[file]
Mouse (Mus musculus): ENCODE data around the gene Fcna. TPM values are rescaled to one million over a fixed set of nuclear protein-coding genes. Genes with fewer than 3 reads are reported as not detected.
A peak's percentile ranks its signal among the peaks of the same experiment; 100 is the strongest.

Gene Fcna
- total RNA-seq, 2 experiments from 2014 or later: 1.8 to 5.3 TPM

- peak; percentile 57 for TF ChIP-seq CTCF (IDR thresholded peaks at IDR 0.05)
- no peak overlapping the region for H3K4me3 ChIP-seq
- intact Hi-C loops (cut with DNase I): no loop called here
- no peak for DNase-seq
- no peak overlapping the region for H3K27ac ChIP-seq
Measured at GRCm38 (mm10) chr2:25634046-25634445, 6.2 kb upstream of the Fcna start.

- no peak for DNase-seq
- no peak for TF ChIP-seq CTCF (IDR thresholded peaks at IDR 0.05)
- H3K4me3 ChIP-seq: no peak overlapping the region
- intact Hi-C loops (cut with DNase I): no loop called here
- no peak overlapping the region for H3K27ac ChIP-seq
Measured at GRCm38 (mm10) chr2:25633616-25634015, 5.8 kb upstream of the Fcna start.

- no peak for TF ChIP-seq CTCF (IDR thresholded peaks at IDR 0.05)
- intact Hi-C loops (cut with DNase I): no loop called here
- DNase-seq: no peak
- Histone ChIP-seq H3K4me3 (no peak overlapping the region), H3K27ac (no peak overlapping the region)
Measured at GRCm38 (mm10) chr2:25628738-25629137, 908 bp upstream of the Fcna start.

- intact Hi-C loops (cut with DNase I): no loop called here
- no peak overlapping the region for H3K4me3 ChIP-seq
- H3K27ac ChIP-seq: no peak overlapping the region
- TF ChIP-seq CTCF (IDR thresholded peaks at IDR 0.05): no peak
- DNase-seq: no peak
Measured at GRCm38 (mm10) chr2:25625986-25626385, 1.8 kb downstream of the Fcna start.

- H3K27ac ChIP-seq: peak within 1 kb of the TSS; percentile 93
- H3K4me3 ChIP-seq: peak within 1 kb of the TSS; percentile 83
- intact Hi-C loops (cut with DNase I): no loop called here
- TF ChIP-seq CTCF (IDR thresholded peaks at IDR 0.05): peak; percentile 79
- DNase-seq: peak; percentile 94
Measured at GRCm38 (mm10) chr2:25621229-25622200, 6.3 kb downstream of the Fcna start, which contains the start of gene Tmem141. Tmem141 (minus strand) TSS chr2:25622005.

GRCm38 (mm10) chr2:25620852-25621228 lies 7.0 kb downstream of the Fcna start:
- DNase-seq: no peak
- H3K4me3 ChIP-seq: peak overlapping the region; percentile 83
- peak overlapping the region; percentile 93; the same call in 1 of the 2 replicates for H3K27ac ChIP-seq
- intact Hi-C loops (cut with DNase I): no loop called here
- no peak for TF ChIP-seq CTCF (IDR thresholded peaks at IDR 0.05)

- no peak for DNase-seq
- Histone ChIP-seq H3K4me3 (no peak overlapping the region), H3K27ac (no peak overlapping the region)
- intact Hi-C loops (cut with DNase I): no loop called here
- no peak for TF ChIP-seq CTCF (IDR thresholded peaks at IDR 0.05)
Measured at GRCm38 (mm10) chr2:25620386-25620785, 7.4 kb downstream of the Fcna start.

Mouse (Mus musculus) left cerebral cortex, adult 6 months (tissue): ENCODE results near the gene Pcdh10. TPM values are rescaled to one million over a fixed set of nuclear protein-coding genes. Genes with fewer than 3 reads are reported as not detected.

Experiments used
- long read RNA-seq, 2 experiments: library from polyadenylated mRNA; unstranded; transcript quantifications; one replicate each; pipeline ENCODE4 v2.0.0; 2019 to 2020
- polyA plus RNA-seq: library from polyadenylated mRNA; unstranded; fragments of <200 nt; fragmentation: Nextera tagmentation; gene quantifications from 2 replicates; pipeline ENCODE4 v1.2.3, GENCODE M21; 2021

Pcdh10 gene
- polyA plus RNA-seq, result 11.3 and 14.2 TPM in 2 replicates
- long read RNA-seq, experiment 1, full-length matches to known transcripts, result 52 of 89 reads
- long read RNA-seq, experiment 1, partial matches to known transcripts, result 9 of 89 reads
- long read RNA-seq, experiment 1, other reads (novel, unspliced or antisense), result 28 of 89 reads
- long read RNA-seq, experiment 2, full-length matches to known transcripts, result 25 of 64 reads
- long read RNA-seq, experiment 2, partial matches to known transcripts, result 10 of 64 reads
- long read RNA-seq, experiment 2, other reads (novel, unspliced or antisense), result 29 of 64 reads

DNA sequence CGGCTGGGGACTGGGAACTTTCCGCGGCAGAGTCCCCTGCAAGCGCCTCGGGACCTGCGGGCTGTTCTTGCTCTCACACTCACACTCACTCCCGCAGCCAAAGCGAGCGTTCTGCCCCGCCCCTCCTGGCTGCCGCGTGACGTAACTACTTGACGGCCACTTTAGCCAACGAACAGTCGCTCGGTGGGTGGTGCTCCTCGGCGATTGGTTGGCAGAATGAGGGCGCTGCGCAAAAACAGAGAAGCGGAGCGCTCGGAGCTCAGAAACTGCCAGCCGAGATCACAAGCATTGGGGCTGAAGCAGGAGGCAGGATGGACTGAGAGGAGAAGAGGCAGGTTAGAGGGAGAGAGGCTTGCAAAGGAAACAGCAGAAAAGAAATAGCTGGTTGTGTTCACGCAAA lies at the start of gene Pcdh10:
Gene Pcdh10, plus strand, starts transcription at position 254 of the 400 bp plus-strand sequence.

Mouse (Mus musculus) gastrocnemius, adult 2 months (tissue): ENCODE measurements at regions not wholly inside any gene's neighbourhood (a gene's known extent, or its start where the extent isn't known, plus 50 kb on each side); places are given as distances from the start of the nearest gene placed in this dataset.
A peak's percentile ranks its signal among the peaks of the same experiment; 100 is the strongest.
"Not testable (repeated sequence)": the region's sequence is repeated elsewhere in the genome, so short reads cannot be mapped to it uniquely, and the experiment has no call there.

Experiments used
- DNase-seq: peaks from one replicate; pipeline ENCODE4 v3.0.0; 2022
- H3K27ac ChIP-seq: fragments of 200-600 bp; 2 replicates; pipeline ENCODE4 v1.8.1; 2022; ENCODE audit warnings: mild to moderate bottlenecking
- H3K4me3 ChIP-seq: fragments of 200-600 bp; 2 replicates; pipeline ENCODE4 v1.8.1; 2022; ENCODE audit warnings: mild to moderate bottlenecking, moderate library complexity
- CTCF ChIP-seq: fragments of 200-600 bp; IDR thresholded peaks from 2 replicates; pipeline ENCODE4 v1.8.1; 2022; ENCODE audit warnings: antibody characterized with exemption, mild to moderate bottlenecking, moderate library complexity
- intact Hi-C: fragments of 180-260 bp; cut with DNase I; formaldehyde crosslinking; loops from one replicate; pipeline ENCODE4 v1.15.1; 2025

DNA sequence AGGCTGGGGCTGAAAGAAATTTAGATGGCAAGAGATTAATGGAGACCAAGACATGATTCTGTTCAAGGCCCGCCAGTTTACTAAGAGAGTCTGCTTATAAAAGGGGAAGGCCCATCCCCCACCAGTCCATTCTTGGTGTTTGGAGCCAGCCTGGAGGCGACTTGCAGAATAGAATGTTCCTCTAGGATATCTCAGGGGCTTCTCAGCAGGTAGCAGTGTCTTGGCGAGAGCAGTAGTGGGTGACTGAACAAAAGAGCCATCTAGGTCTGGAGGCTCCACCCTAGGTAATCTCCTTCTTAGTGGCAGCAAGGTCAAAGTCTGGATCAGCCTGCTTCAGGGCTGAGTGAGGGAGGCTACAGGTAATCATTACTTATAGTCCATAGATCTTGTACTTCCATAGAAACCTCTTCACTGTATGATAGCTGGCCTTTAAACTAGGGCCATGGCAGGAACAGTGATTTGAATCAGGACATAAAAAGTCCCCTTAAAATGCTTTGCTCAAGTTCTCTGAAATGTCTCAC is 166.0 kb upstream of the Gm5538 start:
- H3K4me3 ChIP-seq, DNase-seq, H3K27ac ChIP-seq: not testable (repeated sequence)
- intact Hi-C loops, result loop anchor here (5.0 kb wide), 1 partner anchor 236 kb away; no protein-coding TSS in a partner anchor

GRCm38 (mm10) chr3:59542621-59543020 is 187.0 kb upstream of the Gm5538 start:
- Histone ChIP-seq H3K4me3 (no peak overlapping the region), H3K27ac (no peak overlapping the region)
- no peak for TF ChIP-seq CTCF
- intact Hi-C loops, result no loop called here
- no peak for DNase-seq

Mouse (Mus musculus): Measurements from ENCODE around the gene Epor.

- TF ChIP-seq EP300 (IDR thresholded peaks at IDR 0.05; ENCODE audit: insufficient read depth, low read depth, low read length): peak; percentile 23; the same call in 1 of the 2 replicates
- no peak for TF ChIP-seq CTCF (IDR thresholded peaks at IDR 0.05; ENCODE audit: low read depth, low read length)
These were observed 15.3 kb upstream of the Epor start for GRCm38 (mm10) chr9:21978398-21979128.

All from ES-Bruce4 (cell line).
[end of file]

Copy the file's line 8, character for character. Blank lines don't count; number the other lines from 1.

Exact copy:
- no peak for DNase-seq